The model encompasses key variables: fuel, petroleum, and electricity pricing, the number of vehicle models offered, and charging infrastructure and grid capacity — as well as consumer preferences and government influence through recently announced significant productions and consumer incentives and regulations.

Nearly every OEM has converted its capital investment to electric or partially electrified vehicles. For example, GM plans to reduce its number of vehicle architectures and their complexity, going from 550 ICE drive-train configurations to 19 battery and drive configurations based on its Ultium platform, enabled by a multibillion-dollar joint venture with LG. 

GM is hardly the only OEM to make significant investments in electric, and autonomous, vehicle technology. And as the volumes rise, cost improvements will follow. In particular, the commonization of cells, combined with chemistry and raw materials developments will have a large impact on driving battery pack costs down. 

Connected and autonomous vehicles: Disruptive changes in mobility

While electrification is a dominant discussion in the industry right now, it’s certainly not the only topic OEMs and suppliers are focused on. Connected and autonomous vehicle technologies comprise a large part of the research and development (R&D) and investment OEMs, suppliers, and investors are making. By 2025, all vehicles manufactured in North America will have connected capabilities. Given turnover in the fleet by 2035, some 95% of vehicles on the road will be connected. 

By 2025, all vehicles manufactured in North America will have connected capabilities.

This supports the infrastructure for mobility-as-a-service, wider use of autonomous vehicles, and new ancillary services and revenue-generating opportunities. As examples, consider pay-per-ride and delivery services, in-vehicle infotainment and occupant services, maintenance, repair, and roadside assistance, as well as parking access and route optimization assistance, among others.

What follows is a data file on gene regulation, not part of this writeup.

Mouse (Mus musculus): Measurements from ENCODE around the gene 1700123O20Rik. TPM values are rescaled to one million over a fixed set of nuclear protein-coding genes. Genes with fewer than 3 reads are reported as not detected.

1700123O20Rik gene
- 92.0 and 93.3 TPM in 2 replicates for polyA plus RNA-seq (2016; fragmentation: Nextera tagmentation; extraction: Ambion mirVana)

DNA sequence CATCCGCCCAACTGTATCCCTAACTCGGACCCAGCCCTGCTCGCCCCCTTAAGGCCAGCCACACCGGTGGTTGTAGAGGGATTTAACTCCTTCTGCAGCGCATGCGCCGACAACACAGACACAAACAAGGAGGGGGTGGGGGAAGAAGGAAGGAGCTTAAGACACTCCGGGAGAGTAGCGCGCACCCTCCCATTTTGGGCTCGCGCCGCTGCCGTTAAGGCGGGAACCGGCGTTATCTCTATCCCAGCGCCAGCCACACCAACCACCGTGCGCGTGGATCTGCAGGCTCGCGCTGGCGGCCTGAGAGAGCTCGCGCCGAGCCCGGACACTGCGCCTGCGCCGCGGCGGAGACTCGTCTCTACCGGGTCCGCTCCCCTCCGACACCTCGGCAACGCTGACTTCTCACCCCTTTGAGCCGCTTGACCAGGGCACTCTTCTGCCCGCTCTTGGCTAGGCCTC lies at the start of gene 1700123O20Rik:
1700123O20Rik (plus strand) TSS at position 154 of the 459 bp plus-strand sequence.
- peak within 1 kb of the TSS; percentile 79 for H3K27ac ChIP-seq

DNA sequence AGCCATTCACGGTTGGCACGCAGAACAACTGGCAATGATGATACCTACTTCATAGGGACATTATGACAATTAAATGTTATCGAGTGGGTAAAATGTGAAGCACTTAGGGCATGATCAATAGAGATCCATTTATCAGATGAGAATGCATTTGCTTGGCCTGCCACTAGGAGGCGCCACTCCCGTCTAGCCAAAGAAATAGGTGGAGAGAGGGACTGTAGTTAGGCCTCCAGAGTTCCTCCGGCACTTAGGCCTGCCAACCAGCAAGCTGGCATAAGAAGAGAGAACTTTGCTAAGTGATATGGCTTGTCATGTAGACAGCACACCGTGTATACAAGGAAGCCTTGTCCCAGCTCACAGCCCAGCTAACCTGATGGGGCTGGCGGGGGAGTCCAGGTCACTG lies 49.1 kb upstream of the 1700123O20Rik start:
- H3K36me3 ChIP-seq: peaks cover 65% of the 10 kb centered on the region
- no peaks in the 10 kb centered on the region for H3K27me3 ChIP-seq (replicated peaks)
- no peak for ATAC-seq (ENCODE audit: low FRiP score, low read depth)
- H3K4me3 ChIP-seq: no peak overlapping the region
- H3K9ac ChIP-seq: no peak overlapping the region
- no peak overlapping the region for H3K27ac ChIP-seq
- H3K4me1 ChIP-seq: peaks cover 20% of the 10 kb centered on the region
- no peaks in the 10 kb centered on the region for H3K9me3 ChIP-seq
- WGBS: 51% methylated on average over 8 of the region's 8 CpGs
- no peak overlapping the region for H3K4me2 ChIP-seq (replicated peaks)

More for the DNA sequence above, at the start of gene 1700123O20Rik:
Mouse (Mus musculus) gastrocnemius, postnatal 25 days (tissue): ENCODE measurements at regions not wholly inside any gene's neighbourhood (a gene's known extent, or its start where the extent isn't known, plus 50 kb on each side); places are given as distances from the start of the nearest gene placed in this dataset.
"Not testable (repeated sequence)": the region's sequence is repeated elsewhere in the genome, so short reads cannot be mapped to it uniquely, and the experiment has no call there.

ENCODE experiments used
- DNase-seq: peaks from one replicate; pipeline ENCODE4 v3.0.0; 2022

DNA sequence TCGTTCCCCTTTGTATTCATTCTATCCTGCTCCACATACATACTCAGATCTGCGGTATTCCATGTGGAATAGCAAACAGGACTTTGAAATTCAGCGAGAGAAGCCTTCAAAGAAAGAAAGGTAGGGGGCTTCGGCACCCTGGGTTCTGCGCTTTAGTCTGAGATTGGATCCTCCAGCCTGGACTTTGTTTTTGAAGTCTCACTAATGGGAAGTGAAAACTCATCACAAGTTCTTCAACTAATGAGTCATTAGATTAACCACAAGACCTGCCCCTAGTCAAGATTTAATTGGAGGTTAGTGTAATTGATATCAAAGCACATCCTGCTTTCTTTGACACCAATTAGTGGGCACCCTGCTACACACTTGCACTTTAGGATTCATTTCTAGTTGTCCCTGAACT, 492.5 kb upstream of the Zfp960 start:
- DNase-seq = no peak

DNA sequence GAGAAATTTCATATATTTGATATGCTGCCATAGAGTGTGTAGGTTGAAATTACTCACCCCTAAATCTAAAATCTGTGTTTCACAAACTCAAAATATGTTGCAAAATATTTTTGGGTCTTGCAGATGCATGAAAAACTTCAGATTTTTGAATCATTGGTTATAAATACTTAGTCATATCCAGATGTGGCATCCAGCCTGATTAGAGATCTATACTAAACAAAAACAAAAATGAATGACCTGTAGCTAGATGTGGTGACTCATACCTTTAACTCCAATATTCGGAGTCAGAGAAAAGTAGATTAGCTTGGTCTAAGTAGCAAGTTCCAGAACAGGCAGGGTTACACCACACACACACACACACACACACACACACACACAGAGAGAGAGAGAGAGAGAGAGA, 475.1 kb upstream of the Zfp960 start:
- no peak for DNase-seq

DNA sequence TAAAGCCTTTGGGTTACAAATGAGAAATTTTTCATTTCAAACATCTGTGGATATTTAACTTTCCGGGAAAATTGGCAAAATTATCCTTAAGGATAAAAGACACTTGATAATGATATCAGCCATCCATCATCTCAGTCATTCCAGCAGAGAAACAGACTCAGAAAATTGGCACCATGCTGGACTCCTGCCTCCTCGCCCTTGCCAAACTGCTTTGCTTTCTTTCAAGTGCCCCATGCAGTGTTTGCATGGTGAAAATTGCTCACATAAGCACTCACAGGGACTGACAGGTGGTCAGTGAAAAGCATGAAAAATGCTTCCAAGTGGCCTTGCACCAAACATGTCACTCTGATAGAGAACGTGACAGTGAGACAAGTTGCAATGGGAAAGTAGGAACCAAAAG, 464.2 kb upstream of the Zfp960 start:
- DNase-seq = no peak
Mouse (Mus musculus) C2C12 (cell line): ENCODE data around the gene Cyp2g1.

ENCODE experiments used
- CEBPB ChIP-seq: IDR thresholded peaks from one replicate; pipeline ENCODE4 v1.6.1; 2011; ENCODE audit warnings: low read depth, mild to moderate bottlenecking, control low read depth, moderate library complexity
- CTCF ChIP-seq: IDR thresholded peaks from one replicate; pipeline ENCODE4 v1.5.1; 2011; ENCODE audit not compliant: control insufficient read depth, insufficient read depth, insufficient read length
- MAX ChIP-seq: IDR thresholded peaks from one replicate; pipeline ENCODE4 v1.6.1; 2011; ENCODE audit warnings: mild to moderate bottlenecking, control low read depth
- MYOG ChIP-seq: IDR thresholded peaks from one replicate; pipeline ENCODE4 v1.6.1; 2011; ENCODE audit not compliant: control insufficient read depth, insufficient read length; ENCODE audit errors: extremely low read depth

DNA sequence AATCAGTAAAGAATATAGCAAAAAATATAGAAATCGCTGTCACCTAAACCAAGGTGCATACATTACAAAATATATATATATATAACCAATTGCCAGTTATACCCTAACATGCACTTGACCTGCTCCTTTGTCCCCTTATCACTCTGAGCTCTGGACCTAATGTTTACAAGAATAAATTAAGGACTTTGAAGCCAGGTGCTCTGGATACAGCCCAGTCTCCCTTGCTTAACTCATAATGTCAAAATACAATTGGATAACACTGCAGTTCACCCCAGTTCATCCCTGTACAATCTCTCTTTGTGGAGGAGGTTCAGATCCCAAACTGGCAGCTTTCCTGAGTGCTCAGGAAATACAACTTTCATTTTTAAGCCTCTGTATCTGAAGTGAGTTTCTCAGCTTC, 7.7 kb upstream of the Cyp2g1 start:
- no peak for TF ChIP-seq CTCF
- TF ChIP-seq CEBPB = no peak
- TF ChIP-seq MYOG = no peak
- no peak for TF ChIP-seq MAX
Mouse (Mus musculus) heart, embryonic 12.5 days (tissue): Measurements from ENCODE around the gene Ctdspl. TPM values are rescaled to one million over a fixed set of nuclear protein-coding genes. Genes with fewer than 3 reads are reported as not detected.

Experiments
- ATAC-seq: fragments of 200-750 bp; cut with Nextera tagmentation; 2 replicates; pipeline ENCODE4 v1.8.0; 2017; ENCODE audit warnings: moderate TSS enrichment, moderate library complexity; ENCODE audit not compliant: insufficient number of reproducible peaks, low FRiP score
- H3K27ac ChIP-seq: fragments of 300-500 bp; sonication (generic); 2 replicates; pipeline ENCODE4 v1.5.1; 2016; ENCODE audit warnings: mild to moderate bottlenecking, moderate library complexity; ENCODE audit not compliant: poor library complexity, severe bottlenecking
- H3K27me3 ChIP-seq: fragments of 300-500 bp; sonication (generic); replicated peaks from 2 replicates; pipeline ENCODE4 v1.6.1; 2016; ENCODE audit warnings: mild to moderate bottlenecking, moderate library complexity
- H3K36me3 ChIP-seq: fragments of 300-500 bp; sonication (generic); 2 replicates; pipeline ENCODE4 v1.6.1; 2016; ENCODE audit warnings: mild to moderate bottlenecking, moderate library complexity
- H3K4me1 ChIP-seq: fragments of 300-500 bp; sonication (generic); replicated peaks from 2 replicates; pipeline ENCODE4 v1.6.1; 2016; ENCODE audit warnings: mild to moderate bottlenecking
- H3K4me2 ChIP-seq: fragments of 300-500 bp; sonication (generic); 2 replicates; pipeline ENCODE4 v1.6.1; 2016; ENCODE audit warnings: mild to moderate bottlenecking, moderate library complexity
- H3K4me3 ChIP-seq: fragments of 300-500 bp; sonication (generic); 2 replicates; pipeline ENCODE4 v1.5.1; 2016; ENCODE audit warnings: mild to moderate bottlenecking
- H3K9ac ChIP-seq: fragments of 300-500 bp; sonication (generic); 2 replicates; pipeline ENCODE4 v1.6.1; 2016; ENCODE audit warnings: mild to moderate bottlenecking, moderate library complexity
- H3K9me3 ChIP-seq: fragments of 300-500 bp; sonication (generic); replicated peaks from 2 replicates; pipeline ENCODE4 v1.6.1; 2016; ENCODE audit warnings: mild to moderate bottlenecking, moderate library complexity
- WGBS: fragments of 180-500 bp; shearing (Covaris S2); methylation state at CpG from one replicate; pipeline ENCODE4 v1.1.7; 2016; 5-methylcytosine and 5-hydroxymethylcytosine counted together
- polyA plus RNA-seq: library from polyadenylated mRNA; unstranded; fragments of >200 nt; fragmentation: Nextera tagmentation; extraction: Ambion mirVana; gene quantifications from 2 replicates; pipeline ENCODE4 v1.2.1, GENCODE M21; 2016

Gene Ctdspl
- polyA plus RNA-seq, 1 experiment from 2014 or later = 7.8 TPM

Suppliers represent a tremendous source of innovation. And as OEMs generate more revenue from mobility services, they’ll rely on proven, capable suppliers for R&D, engineering, and greater manufacturing responsibility.

Adapting to a volatile future: Auto suppliers’ role in the value chain

Industry 4.0 technologies allow the value chain to become less complex and more integrated. In addition, simplified EV “skateboard” platform designs will enable significantly higher production volumes. Suppliers will face critical strategic investment decisions over the next two to three years when identifying which opportunities to leverage in the auto value chain evolution.

How will your product portfolio align with industry megatrends and changing dynamics? Your strategy will need to integrate the transitions to electrification, mobility, and Industry 4.0 manufacturing processes in order to compete. As a start, consider the following questions:

  • What potential new customers are out there? Are there emerging technology startups that you may be supplying to, and how do you structure your commercial relationships?
  • What areas of capital investment might you think about making over the next few years?
  • How are you aligned from a capability perspective to support the industry? What core competencies will you need to succeed?
  • What M&A or organic growth activities will you need to initiate to build those capabilities?

Take the time to work through these questions — they’re fundamental to your future strategy, five, 10, and even 20 years out. The ICE ecosystem is giving way to EV and autonomous technologies, with smart manufacturing simplifying and shortening the automotive value chain. As market dynamics radically change, supplier success requires nothing short of transformation. How will you position your business for the future?